How to get an Umweltplakette (Feinstaubplakette)
If you are renting or leasing a car in Europe and plan to drive in Germany, make sure your vehicle has a green sticker on its windshield. The rental agency should provide it. Even many smaller towns all across Germany now have green zones! Otherwise, the easiest way to get your Umweltplakette is from the TÜV, either at a local inspection station or online at www.tuev-sued.de (south) or www.tuev-nord.de (north). Both sites have English instructions. You will need your vehicle emissions key number (Schlüsselnummer). An environmental sticker is valid for the life of the vehicle.
Cost: €10.00 (incl. VAT)
Also see the web links at the bottom of this page.
Cities with Environmental Zones (Partial List)
The following German cities and towns had restricted environmental zones as of early 2016 (in alphabetical order):
Aachen, Augsburg, Berlin, Bochum, Bonn, Bottrop, Bremen, Dortmund, Duisburg, Düsseldorf, Erfurt (Oct. 2012), Essen, Frankfurt am Main (and area: Offenbach, Siegen), Freiburg (Breisgau), Gelsenkirchen, Halle (Saale), Hanover, Heidelberg, Herrenberg, Ilsfeld, Karlsruhe, Köln (Cologne), Leipzig, Leonberg, Ludwigsburg, Mannheim, Mühlacker, Mülheim an der Ruhr, München (Munich), Münster, Neu-Ulm, Neuss, Nürnberg (Nuremberg), Oberhausen, Osnabrück, Pfinztal, Pforzheim, Pleidelsheim, Recklinghausen, Reutlingen, Ruhr region, Schwäbisch-Gmünd, Stuttgart, Tübingen, Ulm, Wuppertal.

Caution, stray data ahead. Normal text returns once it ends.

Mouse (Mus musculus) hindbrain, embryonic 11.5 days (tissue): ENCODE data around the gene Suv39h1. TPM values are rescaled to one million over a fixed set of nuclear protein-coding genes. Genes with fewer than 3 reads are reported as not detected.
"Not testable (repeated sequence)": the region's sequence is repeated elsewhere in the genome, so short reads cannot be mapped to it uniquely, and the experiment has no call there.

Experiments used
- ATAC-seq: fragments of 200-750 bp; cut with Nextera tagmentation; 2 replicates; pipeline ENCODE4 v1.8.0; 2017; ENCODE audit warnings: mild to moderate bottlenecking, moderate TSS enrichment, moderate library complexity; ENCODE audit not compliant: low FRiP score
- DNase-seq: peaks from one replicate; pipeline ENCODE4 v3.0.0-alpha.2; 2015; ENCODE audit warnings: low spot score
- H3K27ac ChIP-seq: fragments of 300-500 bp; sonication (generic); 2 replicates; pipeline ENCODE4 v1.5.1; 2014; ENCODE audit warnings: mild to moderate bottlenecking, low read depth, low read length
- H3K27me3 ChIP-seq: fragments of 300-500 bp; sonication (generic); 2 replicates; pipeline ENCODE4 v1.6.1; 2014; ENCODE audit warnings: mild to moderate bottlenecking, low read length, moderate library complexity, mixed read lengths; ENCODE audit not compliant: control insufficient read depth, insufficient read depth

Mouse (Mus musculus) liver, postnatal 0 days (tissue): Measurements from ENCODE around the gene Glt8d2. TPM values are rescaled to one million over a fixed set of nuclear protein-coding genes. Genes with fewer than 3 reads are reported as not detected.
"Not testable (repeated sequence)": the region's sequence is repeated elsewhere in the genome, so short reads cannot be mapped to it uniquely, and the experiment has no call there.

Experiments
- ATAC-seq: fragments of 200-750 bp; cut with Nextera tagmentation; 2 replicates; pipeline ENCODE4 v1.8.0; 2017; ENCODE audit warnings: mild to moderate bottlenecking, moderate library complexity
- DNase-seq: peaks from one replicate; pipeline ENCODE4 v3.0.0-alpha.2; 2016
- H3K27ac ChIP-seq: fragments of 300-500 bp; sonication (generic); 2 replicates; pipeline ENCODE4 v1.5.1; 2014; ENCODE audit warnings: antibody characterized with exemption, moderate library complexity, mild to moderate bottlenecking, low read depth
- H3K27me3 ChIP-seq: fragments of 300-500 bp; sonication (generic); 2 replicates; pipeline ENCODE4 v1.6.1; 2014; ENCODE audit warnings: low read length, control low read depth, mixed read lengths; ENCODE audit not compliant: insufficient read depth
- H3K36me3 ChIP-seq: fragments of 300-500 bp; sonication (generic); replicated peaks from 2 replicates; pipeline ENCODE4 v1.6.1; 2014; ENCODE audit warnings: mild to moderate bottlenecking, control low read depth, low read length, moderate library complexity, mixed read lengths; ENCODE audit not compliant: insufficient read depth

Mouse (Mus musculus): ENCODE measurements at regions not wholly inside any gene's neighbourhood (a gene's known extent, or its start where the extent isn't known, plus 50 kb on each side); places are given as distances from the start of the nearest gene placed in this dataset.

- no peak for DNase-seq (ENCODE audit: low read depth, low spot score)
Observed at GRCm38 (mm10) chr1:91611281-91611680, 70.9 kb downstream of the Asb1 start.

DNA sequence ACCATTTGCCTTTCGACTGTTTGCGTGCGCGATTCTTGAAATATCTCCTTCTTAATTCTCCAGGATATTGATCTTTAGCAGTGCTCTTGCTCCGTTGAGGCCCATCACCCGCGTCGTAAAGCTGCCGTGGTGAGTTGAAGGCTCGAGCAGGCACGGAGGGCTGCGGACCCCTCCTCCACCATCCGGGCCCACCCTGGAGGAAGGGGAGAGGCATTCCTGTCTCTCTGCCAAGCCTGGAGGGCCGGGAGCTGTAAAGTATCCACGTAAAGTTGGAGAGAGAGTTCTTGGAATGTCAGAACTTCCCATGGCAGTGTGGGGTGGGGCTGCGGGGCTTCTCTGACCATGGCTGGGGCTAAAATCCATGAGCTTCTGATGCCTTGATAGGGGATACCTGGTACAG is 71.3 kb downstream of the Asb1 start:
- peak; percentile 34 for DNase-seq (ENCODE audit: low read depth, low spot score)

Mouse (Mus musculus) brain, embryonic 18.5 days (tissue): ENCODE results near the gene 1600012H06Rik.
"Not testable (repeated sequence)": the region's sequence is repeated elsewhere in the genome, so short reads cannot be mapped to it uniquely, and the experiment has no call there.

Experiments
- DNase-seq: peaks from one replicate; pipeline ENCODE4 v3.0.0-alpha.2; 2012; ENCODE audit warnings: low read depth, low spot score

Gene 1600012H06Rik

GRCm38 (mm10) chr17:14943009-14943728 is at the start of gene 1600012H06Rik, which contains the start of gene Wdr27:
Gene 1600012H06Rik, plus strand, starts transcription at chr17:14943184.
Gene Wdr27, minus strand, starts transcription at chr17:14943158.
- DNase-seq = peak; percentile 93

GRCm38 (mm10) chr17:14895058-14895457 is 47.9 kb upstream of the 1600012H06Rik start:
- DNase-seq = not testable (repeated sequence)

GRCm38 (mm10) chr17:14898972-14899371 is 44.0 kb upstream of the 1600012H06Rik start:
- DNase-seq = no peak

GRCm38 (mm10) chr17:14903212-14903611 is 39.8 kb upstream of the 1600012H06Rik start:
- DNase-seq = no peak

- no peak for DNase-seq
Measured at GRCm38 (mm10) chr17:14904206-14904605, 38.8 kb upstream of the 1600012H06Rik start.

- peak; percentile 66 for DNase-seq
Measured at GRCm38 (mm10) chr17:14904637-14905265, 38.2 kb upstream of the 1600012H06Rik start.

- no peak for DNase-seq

Many other German cities will introduce environmental zones in coming years. By 2016 almost any heavily populated area in Germany had green zones. For a current list and map of cities, see: www.umwelt-plakette.de (in English, sort of) or in German. Austria and other EU nations are also introducing low emission zones. For more, see Low Emission Zones in the EU (www.lowemissionzones.eu, includes Germany). See more related web links below.
Next | Driving in Germany
AT THE GERMAN WAY
- Driving in Germany
- Driving in Europe
- The Autobahn
- Snow Tires and Winter Driving in Germany – Learn about the “O-to-O Rule”!
- Renting a Car in Germany
- Getting a German Driver’s License
- For Expats: Living in Germany
ON THE WEB
- Environmental Sticker (TÜV) – General information from www.tuev-nord.de, in English
- Order Online (TÜV) – English instructions for ordering your environmental sticker from TÜV
- Environmental Zones in Germany – Information and maps in English and other languages from www.umwelt-plakette.de
- Low Emission Zones in the EU – Germany is not the only EU country that has “green zones.” This site, in English, tells you about low-emission environmental zones across Europe.
- Umweltbundesamt: Umweltzonen – in German
- Umweltbundesamt: Transport – in English
- Luftreinhaltung – Verkehr – From www.bmu.de (in German)